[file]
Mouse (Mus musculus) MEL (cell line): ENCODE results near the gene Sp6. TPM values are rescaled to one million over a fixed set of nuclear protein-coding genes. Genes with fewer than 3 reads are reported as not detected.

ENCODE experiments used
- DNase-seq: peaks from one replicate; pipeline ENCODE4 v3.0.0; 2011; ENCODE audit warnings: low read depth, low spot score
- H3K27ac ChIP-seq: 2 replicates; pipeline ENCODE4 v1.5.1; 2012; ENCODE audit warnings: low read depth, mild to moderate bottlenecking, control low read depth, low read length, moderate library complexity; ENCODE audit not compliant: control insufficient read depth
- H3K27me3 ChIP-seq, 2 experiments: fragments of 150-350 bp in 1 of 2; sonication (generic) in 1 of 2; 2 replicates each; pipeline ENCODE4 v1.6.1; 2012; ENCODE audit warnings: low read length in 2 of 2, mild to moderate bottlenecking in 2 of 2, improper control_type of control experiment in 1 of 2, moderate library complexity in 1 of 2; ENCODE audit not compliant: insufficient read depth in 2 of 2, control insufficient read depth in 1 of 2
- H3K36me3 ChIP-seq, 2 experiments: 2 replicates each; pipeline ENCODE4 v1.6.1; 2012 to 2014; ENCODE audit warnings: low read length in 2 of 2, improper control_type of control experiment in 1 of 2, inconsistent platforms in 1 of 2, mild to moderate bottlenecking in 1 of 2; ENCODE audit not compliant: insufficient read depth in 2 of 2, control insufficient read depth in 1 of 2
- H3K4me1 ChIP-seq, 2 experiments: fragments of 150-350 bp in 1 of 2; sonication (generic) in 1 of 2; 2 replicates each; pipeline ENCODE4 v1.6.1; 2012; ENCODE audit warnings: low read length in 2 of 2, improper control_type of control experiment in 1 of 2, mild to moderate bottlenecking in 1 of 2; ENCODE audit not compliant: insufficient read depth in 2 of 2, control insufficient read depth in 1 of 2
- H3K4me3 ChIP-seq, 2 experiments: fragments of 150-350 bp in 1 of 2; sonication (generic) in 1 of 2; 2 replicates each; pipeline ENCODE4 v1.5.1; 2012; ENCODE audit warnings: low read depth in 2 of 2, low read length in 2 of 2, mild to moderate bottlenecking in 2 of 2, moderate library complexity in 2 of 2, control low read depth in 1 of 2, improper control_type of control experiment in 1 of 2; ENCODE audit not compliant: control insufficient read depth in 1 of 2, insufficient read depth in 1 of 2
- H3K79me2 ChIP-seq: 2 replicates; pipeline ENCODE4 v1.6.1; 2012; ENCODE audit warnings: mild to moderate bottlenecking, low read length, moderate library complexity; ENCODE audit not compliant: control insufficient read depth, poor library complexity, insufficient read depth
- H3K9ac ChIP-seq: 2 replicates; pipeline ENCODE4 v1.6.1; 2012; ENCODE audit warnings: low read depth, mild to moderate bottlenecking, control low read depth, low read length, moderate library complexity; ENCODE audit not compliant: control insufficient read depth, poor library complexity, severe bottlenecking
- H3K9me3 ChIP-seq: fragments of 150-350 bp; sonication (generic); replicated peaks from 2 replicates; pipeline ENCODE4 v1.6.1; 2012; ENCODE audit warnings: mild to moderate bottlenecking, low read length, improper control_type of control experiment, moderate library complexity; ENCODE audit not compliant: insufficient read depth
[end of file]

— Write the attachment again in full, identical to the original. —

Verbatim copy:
Mouse (Mus musculus) MEL (cell line): ENCODE results near the gene Sp6. TPM values are rescaled to one million over a fixed set of nuclear protein-coding genes. Genes with fewer than 3 reads are reported as not detected.

ENCODE experiments used
- DNase-seq: peaks from one replicate; pipeline ENCODE4 v3.0.0; 2011; ENCODE audit warnings: low read depth, low spot score
- H3K27ac ChIP-seq: 2 replicates; pipeline ENCODE4 v1.5.1; 2012; ENCODE audit warnings: low read depth, mild to moderate bottlenecking, control low read depth, low read length, moderate library complexity; ENCODE audit not compliant: control insufficient read depth
- H3K27me3 ChIP-seq, 2 experiments: fragments of 150-350 bp in 1 of 2; sonication (generic) in 1 of 2; 2 replicates each; pipeline ENCODE4 v1.6.1; 2012; ENCODE audit warnings: low read length in 2 of 2, mild to moderate bottlenecking in 2 of 2, improper control_type of control experiment in 1 of 2, moderate library complexity in 1 of 2; ENCODE audit not compliant: insufficient read depth in 2 of 2, control insufficient read depth in 1 of 2
- H3K36me3 ChIP-seq, 2 experiments: 2 replicates each; pipeline ENCODE4 v1.6.1; 2012 to 2014; ENCODE audit warnings: low read length in 2 of 2, improper control_type of control experiment in 1 of 2, inconsistent platforms in 1 of 2, mild to moderate bottlenecking in 1 of 2; ENCODE audit not compliant: insufficient read depth in 2 of 2, control insufficient read depth in 1 of 2
- H3K4me1 ChIP-seq, 2 experiments: fragments of 150-350 bp in 1 of 2; sonication (generic) in 1 of 2; 2 replicates each; pipeline ENCODE4 v1.6.1; 2012; ENCODE audit warnings: low read length in 2 of 2, improper control_type of control experiment in 1 of 2, mild to moderate bottlenecking in 1 of 2; ENCODE audit not compliant: insufficient read depth in 2 of 2, control insufficient read depth in 1 of 2
- H3K4me3 ChIP-seq, 2 experiments: fragments of 150-350 bp in 1 of 2; sonication (generic) in 1 of 2; 2 replicates each; pipeline ENCODE4 v1.5.1; 2012; ENCODE audit warnings: low read depth in 2 of 2, low read length in 2 of 2, mild to moderate bottlenecking in 2 of 2, moderate library complexity in 2 of 2, control low read depth in 1 of 2, improper control_type of control experiment in 1 of 2; ENCODE audit not compliant: control insufficient read depth in 1 of 2, insufficient read depth in 1 of 2
- H3K79me2 ChIP-seq: 2 replicates; pipeline ENCODE4 v1.6.1; 2012; ENCODE audit warnings: mild to moderate bottlenecking, low read length, moderate library complexity; ENCODE audit not compliant: control insufficient read depth, poor library complexity, insufficient read depth
- H3K9ac ChIP-seq: 2 replicates; pipeline ENCODE4 v1.6.1; 2012; ENCODE audit warnings: low read depth, mild to moderate bottlenecking, control low read depth, low read length, moderate library complexity; ENCODE audit not compliant: control insufficient read depth, poor library complexity, severe bottlenecking
- H3K9me3 ChIP-seq: fragments of 150-350 bp; sonication (generic); replicated peaks from 2 replicates; pipeline ENCODE4 v1.6.1; 2012; ENCODE audit warnings: mild to moderate bottlenecking, low read length, improper control_type of control experiment, moderate library complexity; ENCODE audit not compliant: insufficient read depth